Higher forage yields under temperate drought explained by lower transpiration rates under increasing evaporative demand

Pierre Hainaut, Thibaut Remacle, Christian Decamps, Richard Lambert, Walid Sadok

Research output: Contribution to journalArticlepeer-review

12 Scopus citations

Abstract

In temperate regions, perennial forage-based cropping systems are expected to face an increasing frequency of summer droughts over the next decades prompting the need for more resilient cultivars. However, most efforts mainly focus on Mediterranean-type environments where the plant survival is often engaged. Under temperate environments, vapor pressure deficit (VPD) is a key component of drought, because its variation alters the crop transpiration rate (TR) and therefore its ability to fix carbon even in well-watered conditions. Despite this knowledge, there is no available data about the diversity of whole-plant TR responses to VPD and soil moisture among key forage crops such as alfalfa, red clover, cock's foot and perennial ryegrass. Further, field-based evidence is lacking regarding the links between TR responses to VPD and yield under drought. Here, we combined experimental approaches characterizing gas exchange responses to VPD and soil moisture at scales that ranged from the growth chamber to the field, where yields were characterized both quantitatively and qualitatively over the course of 2 years on 8 genotypes from the 4 above species. A significant variability in TR responses to increasing VPD and soil water deficit was found among locally-adapted cultivars. More importantly, TR responses to VPD - but not to decreasing soil moisture - were found to be consistently correlated to relative yield performances under drought, in a way indicating that conservative water use under high evaporative demand promoted higher yield outputs. In contrast, yields under drought were unrelated to canopy temperature and leaf gas exchange measured in the field. Further, no link was found between TR responses to VPD and qualitative yield traits such as digestibility indicating that the hypothesized water saving strategy does not improve yield at the expense of forage quality. This study opens the way for future forage breeding and management strategies taking advantage of the diversity of TR responses to drought to implement climate-change resilient forage-based systems.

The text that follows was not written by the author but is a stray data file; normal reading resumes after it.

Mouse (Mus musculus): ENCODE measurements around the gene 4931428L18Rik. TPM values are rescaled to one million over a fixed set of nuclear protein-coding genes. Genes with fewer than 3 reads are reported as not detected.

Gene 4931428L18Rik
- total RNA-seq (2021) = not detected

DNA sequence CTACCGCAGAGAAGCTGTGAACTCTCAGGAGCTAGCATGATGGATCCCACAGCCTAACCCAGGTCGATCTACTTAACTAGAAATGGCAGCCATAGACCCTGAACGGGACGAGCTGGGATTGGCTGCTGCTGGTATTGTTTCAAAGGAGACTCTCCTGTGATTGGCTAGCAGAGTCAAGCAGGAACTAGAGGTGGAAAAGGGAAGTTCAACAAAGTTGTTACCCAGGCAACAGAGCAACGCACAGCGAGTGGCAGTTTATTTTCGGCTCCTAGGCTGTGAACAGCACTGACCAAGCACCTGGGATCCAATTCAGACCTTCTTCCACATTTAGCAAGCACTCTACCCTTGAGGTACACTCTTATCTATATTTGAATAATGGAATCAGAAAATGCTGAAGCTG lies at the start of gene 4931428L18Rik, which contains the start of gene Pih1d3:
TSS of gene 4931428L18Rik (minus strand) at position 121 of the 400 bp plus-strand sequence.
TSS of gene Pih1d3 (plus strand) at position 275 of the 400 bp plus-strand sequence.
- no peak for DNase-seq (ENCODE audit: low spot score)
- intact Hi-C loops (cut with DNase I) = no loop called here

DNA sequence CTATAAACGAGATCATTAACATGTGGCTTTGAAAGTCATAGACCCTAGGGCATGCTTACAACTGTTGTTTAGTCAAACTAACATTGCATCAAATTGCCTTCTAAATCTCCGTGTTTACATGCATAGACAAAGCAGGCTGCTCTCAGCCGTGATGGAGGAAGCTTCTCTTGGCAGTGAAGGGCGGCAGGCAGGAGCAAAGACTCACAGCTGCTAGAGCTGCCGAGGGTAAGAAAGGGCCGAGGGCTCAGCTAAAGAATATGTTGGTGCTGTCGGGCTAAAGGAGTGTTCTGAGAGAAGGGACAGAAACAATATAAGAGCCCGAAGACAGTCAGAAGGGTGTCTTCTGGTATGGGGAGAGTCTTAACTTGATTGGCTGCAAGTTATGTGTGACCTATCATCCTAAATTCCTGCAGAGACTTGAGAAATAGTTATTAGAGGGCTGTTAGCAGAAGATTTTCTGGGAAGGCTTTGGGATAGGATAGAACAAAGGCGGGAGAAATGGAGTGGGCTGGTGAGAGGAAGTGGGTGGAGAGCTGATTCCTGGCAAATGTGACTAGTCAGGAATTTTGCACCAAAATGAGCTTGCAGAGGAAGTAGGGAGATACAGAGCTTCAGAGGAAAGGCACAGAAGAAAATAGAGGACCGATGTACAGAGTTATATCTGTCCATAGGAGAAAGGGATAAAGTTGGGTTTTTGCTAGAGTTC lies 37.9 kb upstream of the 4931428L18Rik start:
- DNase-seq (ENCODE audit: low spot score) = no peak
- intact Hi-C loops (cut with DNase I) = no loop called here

Original languageEnglish (US)
Pages (from-to)91-98
Number of pages8
JournalEuropean Journal of Agronomy
Volume72
DOIs
StatePublished - Jan 1 2016

Bibliographical note

Funding Information:
This research was funded by the Belgian Walloon Region (DGO 3, grants #: D31-1283 and D31-1341). We thank the staff from the Centre Alphonse de Marbais experimental station for assistance during the experiments.

Publisher Copyright:
© 2015 Elsevier B.V.

Keywords

  • Drought tolerance
  • FTSW
  • Forage crops
  • Transpiration
  • Vapor pressure deficit
  • Yield

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